Posted on April 18, 2011 · Posted in TBI Voices
This entry is part 9 of 14 in the series Gina

TBI Headache: Gina Part Nine

Like most people with brain injury, she also has some physical manifestations of the injury she suffered along with her TBI headaches. Gina discusses those issues:

The hearing and this is a big thing with the hearing aid, and that wasn’t diagnosed for quite a while. I had to keep pushing the doctors that there’s something wrong and I need to get tested.

I was having issues with my arm, my arm, my right arm going dead a lot. One doctor had said I had carpal tunnel problems and wanted to schedule surgery to have that operated on. I didn’t agree with him and fought my neurologist that this guy was wrong and so he finally sent me to physical therapy and said well, it’s not going to help but if you insist, that’s where you’ll go.

Well, my physical therapy found that there was something wrong with my neck and cerebral spinal fluid wasn’t flowing quite right because a nerve was pinched off and he did something to my neck to readjust it and you could feel the relief just going through your body but and I still have times where my neck is, it’s like it goes back and it gets pinched again. But the physical therapist has – basically I lay on two tennis balls in a certain area and I can get it worked out myself. This same doctor that misdiagnosed the carpal tunnel had said well, with my neck he, the way he was doing it, he said you should probably look at some neck surgery and I will not go to that guy anymore.

Gina Talks About Her TBI Headaches and What Helps

Gina has ongoing migraine TBI headaches.

I have gotten them ( TBI headaches) already, they start, one of my fractures is right here. That’s where I get the majority of them (TBI headaches). They, I have gotten them where okay, I take a couple Imitrex, we have found that that works, and either it goes away or at least helps with the pain (for her TBI headaches). I have had them (TBI headaches) already so bad that I’ve gotten to the hospital to have an IV to have them taken away. I have gotten them, I have six different ice packs that I keep in my freezer at home. They’re all different sizes. They’re all different shapes. It depends on where the headache is and how bad it is as to which ice pack I’m going to use. I have a lot of – I go to bed. I have put blankets over the windows or at least the blinds down. It’s like no noise, pack me in ice. I don’t eat. I, I will do the Imitrex and if I really can’t sleep, then I’m popping Vicodin.

Getting doctors to listen to her is a big ongoing challenge including TBI headaches for Gina.

I feel like they’re, when I tell them certain drugs aren’t working or I don’t want to be on them or I feel like I’m – at one point I was taking 12 different pills and it’s like this, I’m all over the place. I’m not keeping this straight. There are things – one of them was well, I don’t know what to tell you and it’s like well, try different times or are you sure you’re taking this right? Are you – I don’t know what else to do.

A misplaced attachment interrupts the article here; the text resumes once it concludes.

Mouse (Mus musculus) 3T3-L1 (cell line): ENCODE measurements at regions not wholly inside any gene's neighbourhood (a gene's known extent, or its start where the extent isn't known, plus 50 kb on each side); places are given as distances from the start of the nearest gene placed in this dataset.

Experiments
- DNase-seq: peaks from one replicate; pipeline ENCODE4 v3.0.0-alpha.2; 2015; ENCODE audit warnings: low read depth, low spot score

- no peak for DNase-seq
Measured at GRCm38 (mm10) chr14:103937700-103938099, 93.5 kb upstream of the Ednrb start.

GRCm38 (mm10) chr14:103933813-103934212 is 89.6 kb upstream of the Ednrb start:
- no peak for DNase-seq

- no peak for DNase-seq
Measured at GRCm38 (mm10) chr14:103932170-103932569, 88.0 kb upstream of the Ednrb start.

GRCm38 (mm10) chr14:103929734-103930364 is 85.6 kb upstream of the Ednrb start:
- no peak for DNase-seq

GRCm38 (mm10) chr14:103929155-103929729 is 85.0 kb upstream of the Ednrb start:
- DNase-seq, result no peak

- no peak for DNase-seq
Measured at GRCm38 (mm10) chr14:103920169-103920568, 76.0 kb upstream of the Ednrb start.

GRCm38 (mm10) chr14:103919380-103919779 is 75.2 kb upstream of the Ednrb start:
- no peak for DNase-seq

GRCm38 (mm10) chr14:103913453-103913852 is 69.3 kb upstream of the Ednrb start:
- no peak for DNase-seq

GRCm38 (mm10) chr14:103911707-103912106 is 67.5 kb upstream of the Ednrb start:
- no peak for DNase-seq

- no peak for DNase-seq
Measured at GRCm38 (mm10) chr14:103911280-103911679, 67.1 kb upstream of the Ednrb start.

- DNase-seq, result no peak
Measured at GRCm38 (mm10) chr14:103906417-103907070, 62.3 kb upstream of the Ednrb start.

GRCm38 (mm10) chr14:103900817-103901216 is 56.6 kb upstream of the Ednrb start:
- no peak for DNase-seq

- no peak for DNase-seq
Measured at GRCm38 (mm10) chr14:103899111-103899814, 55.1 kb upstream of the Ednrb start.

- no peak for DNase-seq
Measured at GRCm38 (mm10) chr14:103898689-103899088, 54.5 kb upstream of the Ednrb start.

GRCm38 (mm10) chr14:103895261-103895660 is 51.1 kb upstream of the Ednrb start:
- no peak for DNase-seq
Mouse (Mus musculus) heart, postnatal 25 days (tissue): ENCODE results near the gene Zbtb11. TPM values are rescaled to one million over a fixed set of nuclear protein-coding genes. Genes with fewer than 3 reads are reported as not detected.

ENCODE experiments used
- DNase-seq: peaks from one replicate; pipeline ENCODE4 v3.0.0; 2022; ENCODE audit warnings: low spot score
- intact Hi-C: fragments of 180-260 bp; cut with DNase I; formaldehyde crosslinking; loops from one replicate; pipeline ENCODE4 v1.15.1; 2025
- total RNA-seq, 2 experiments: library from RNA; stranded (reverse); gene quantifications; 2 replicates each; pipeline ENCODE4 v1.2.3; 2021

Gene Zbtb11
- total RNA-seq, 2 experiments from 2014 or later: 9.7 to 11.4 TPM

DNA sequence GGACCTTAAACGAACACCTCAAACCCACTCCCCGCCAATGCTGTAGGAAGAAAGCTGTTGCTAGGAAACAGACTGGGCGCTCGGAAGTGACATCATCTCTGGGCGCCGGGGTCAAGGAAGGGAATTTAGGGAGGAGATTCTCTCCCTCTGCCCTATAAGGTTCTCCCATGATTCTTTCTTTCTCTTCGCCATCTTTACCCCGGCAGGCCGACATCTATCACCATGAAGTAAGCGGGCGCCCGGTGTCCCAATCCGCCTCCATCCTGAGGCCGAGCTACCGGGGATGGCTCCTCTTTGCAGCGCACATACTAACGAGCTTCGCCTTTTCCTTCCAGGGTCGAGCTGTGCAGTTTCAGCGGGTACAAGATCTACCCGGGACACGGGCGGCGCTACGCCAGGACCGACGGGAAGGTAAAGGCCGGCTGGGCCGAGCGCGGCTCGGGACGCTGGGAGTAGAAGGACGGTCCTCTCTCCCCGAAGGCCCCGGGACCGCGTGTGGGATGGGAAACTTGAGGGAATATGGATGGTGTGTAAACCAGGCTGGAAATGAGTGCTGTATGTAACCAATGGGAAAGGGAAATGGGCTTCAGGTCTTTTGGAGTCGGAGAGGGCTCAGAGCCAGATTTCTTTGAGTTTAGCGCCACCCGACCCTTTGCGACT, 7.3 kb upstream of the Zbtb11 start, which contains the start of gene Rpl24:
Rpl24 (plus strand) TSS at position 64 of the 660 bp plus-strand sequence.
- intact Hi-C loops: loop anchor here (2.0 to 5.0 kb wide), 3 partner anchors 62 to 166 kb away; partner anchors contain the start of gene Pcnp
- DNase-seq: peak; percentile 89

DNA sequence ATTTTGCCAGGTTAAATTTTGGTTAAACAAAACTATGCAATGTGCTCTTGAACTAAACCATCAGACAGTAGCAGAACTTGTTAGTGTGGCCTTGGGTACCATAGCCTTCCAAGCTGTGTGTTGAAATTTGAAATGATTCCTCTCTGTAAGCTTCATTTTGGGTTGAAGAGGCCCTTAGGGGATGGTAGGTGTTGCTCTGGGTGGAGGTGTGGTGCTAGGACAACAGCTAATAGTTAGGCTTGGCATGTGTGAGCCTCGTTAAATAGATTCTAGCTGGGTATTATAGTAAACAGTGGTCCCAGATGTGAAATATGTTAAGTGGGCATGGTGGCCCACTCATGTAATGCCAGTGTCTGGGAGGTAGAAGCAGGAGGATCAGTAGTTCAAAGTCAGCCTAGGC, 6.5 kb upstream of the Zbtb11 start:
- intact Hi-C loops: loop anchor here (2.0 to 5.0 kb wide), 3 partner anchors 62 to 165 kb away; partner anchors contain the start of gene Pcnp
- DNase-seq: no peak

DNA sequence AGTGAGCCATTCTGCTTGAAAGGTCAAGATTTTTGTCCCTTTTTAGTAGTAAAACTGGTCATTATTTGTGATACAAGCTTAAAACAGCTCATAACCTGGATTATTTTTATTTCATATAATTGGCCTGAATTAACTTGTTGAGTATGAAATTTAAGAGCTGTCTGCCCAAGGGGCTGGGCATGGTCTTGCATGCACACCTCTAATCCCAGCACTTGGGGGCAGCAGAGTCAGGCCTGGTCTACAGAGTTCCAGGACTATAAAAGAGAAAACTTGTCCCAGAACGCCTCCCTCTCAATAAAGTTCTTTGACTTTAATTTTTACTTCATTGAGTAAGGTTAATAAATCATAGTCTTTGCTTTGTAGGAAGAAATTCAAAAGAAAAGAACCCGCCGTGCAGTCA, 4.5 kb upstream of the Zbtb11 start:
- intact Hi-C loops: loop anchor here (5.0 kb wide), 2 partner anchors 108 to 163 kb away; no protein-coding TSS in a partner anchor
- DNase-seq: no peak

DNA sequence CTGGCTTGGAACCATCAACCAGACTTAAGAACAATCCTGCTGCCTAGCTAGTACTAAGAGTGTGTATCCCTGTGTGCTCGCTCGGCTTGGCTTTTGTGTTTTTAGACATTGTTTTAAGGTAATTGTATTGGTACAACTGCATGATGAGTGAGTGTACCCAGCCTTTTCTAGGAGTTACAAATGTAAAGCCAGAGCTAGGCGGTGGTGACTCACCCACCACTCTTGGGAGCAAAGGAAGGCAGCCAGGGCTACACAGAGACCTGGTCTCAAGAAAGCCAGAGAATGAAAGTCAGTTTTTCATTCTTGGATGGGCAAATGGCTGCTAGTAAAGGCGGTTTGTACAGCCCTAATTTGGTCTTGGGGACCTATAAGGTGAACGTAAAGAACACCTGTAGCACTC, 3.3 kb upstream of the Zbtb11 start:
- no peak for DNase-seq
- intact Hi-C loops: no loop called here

I had one doctor, a neurologist, that sent me to a psychiatrist but it was basically for just the pills and the amount that I was on and he would tweak things out. Well then he left, he left the hospital, he left the whole clinic and went elsewhere and I really liked him and he had me settled and he had, he had me down to six pills a day and everything I felt was like evening out and he left and I got a letter that he was leaving and so I went back to the hospital and asked where he had ended up and they wouldn’t tell me. They said he just left.

Well I found out later that he’s not too far away but he’s no longer taking new patients so I’ve talked to my neurologist a couple different times and said, you know, you’re rushing me through. Now they have him where he’s not in the area more, he’s in the area two days a week instead of five. I don’t feel like he’s available. I don’t like his partner at all.

A common complaint about neurologists and psychiatrists is that they don’t listen to any complaints that they can’t prescribe medication to solve.

His big thing is all he asks is the headaches. I realize headache, my headaches are the major, major ordeal for me and preventing them and dealing with them, that type of thing is fine. I have told him about depression and he said are you suicidal? No, I’m not. Are you going to do anything at all to hurt yourself or others? No. It’s, I just don’t feel good.

Next in Part Ten – Mood and Emotional Problems

About the Author

Attorney Gordon S. Johnson, Jr.
Past Chair Traumatic Brain Injury Litigation Group, American Association of Justice :: 800-992-9447